My question is also why wasn't the head of the NSA and CIA invited to appear? Was that the panel? Or, was that the decision of the administration?

Jerry Berman: [He said he invited the administration to send whoever they wanted.]

Weldon: My only question is, since, the administration used the CIA, and the NSA, to come to me as a Member of Congress to argue their position for the past two years. I would like to have had the NSA and the CIA here at the table so I could ask them the same questions that I am posing you. And I am not going to be happy until I get that opportunity.

______?: Congressman, we will make that opportunity available to you.

Weldon: I think it should have been done though in a public forum.

______?: Thank you.

Swire: Just one small, in the announcement on the 16th that Deputy Secretary Hamre spoke for Defense and national security, Attorney General Reno spoke for Justice and law enforcement. Secretary Daley for Commerce. I was asked to speak on privacy, as a representation of important goals that we were trying to meld together for this overall policy.

Weldon: I understand that. And John Hamre told me that when he called me a of couple of days before the announcement was going to be made. My point is, that when the administration wanted people to carry their water up on the Hill, they sent the head of the CIA and the head of NSA to see us personally. They did not have John Hamre do it. Although John did part of that. And I think that we should be hearing from the CIA and NSA directly because they are the people I am concerned, in terms of being able to break into systems of foreign adversaries, of both real and potential adversaries. I want to hear from them.

And I think we owe it to the public, as we have had an about face in this policy, and that is what I think that it is. I want to hear what has changed, and whether or not they are satisfied. Once again, I am not an information technology expert. I am not a lawyer. But, I want to hear from them. I want to get them to look me in the eye to tell me they are satisfied, and they are satisfied because what we have done here is consistent with their ability to provide the kind of level of security that we need in the future.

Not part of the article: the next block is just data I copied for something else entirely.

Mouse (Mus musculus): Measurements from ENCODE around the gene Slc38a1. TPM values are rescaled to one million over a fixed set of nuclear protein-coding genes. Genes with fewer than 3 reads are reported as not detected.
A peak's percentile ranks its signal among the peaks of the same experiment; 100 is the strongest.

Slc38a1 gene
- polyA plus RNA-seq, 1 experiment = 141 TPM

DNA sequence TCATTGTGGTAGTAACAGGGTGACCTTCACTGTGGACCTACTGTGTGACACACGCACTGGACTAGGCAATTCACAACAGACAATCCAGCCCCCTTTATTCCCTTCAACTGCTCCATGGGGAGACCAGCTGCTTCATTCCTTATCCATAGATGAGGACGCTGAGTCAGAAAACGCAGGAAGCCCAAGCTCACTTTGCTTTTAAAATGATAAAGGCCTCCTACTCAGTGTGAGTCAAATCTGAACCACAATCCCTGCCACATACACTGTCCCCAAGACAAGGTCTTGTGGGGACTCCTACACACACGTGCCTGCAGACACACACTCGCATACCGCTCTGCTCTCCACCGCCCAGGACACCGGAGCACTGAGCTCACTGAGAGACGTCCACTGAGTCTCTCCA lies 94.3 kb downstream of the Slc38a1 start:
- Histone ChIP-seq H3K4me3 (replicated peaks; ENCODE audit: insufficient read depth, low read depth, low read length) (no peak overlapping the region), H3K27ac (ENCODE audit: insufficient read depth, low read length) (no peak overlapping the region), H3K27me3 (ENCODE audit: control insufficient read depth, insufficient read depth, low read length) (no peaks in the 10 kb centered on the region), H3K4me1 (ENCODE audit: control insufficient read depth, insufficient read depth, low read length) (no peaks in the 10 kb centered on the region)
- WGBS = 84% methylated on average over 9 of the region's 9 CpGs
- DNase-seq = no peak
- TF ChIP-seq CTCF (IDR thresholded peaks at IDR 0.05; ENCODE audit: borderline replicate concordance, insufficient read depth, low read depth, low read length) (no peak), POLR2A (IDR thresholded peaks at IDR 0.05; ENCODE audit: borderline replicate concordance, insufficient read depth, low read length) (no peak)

Wells: If I could say Congressman, one of the piece of the rollout was that the national security community will need additional tools. And, we look forward to the Congress to support that with appropriations.

Weldon: And we will do that. We have given, for the past five years, more money for the issue of information dominance in our defense bill, than the administration's request in each year. In fact, both ______ and John Hamre have had full and unequivocal support for all of their needs, as well as the needs of the CIA and the FBI, I mean the CIA and the NSA.

Schwartz: Congressman, I didn't really think we headed off into dull before, but when you said you were going to liven it up, you sure delivered on your promise.

I don't know that we have room, time for more for questions. I would like to ask one more, just to toss it out, because their is one distinction that is getting some attention. _____ for asking and getting a response on. And that is the distinction in the three tier platform of retail products versus everything else. One of the most important cases going on now is about source code being promoted by an academic, Professor Bernstein, and the export controls have been called a prior restraint, a violation of the First Amendment, and yet if that distinction is still going to be in place, it seems one of the most prominent issues, is not being addressed. That is what I have heard, and I would like to get some response from y'all on whether this thing is off.

Reinsch: We have not changed our policy with respect to the export of source code, so to the extent there was a problem, if you want to use that word before, the problem continues. I wouldn't want to comment on pending litigation in any substantive way, and I don't know what the, the, proponents of those various suits, of which Bernstein is only one, intend to do. But, we haven't changed our policy on source code. The court, when it considered this issue in that case, concluded that, we think, erroneously, but concluded that, the system of licensing that the government had did not meet the test, if you will, of an appropriate prior restraint. ...


[Editor's note: The final few minutes of the program  were questions from the audience, and answers from the panel. It is not transcribed here.]